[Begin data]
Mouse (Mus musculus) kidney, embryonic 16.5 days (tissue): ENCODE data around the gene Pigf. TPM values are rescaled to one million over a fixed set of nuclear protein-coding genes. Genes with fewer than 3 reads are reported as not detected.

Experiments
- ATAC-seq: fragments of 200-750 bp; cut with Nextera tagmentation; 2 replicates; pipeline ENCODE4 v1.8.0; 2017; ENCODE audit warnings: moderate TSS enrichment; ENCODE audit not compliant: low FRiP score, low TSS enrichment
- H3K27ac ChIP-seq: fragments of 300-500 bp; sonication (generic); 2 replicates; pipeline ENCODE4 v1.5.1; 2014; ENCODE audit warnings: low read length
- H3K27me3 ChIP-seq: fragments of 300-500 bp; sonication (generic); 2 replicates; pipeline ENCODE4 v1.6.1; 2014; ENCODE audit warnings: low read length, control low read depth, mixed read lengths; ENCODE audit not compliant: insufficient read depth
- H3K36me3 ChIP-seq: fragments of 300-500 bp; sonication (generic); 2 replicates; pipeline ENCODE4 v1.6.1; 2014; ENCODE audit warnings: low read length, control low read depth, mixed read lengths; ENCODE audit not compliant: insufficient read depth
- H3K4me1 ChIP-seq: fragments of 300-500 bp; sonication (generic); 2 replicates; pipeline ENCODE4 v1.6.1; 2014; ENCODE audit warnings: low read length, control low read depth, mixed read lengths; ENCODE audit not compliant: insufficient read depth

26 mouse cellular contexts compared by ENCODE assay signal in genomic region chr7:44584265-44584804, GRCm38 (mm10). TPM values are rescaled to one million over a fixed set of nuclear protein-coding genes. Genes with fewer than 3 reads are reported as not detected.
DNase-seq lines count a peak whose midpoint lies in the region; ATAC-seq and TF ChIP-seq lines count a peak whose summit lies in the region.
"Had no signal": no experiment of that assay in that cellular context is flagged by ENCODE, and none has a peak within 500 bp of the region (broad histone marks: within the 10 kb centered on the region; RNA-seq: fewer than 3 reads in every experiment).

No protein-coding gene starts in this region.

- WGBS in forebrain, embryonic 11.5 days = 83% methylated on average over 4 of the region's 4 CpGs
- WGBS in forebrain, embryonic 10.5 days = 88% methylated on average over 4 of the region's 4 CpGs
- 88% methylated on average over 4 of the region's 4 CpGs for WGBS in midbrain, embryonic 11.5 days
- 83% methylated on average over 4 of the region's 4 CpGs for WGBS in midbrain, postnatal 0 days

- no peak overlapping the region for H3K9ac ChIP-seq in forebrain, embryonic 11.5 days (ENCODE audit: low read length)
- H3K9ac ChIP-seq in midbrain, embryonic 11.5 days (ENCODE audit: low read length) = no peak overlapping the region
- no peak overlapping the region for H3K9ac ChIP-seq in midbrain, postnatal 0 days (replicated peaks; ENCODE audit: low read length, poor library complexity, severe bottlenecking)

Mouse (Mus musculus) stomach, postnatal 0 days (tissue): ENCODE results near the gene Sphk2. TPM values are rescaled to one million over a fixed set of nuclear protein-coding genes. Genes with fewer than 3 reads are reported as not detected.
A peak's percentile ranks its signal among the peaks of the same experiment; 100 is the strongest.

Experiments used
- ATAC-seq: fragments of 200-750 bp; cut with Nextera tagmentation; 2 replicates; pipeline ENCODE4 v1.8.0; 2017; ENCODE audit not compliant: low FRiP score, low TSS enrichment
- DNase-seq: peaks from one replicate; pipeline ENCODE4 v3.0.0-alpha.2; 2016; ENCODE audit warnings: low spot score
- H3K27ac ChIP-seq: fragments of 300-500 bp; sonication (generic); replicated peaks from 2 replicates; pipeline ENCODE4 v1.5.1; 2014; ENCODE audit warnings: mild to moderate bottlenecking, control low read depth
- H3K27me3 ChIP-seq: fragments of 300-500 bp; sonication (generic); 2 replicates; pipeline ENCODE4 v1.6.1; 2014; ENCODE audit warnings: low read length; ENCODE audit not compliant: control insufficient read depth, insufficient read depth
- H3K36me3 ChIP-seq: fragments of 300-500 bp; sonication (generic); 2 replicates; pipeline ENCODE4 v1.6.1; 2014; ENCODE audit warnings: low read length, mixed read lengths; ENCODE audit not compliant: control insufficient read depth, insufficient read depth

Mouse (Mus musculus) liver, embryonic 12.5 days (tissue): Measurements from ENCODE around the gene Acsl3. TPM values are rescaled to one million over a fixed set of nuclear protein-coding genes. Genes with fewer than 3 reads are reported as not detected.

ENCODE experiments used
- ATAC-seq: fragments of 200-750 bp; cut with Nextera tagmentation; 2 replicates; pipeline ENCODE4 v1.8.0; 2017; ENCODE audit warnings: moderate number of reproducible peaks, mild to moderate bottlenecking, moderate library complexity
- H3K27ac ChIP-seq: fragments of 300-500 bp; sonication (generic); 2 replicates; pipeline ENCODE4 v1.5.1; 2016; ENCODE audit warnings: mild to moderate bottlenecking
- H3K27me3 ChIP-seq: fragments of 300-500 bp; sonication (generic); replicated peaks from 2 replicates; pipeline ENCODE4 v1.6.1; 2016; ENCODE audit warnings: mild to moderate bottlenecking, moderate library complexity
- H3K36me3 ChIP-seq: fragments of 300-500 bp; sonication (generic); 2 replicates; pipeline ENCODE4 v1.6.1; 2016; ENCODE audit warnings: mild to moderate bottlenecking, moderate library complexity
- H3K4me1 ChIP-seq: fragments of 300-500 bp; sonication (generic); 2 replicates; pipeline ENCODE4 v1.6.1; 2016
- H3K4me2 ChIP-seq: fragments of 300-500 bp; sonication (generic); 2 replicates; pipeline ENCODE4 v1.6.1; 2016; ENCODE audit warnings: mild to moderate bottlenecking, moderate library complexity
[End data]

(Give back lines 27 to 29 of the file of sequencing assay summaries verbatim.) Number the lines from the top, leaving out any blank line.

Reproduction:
Mouse (Mus musculus) liver, embryonic 12.5 days (tissue): Measurements from ENCODE around the gene Acsl3. TPM values are rescaled to one million over a fixed set of nuclear protein-coding genes. Genes with fewer than 3 reads are reported as not detected.

ENCODE experiments used
- ATAC-seq: fragments of 200-750 bp; cut with Nextera tagmentation; 2 replicates; pipeline ENCODE4 v1.8.0; 2017; ENCODE audit warnings: moderate number of reproducible peaks, mild to moderate bottlenecking, moderate library complexity